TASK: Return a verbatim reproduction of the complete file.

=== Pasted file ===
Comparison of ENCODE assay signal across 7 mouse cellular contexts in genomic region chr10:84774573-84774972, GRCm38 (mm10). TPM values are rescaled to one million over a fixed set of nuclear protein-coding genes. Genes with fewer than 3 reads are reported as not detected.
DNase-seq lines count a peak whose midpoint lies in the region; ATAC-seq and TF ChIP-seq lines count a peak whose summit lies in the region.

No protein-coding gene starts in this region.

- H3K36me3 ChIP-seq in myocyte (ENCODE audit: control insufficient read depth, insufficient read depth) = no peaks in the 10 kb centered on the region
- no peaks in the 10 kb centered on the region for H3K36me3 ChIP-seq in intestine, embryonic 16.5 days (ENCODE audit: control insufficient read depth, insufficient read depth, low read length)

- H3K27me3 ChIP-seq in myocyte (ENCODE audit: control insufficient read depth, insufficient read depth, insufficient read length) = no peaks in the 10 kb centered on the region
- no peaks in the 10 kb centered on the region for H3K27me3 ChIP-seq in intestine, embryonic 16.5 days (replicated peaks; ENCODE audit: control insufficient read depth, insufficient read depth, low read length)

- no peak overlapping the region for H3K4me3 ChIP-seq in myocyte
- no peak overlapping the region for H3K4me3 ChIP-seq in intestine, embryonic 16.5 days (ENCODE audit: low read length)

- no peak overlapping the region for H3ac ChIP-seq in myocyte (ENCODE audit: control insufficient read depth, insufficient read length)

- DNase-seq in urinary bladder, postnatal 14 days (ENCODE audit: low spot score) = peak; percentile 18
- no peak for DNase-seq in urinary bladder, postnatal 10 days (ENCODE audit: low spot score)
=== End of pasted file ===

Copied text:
Comparison of ENCODE assay signal across 7 mouse cellular contexts in genomic region chr10:84774573-84774972, GRCm38 (mm10). TPM values are rescaled to one million over a fixed set of nuclear protein-coding genes. Genes with fewer than 3 reads are reported as not detected.
DNase-seq lines count a peak whose midpoint lies in the region; ATAC-seq and TF ChIP-seq lines count a peak whose summit lies in the region.

No protein-coding gene starts in this region.

- H3K36me3 ChIP-seq in myocyte (ENCODE audit: control insufficient read depth, insufficient read depth) = no peaks in the 10 kb centered on the region
- no peaks in the 10 kb centered on the region for H3K36me3 ChIP-seq in intestine, embryonic 16.5 days (ENCODE audit: control insufficient read depth, insufficient read depth, low read length)

- H3K27me3 ChIP-seq in myocyte (ENCODE audit: control insufficient read depth, insufficient read depth, insufficient read length) = no peaks in the 10 kb centered on the region
- no peaks in the 10 kb centered on the region for H3K27me3 ChIP-seq in intestine, embryonic 16.5 days (replicated peaks; ENCODE audit: control insufficient read depth, insufficient read depth, low read length)

- no peak overlapping the region for H3K4me3 ChIP-seq in myocyte
- no peak overlapping the region for H3K4me3 ChIP-seq in intestine, embryonic 16.5 days (ENCODE audit: low read length)

- no peak overlapping the region for H3ac ChIP-seq in myocyte (ENCODE audit: control insufficient read depth, insufficient read length)

- DNase-seq in urinary bladder, postnatal 14 days (ENCODE audit: low spot score) = peak; percentile 18
- no peak for DNase-seq in urinary bladder, postnatal 10 days (ENCODE audit: low spot score)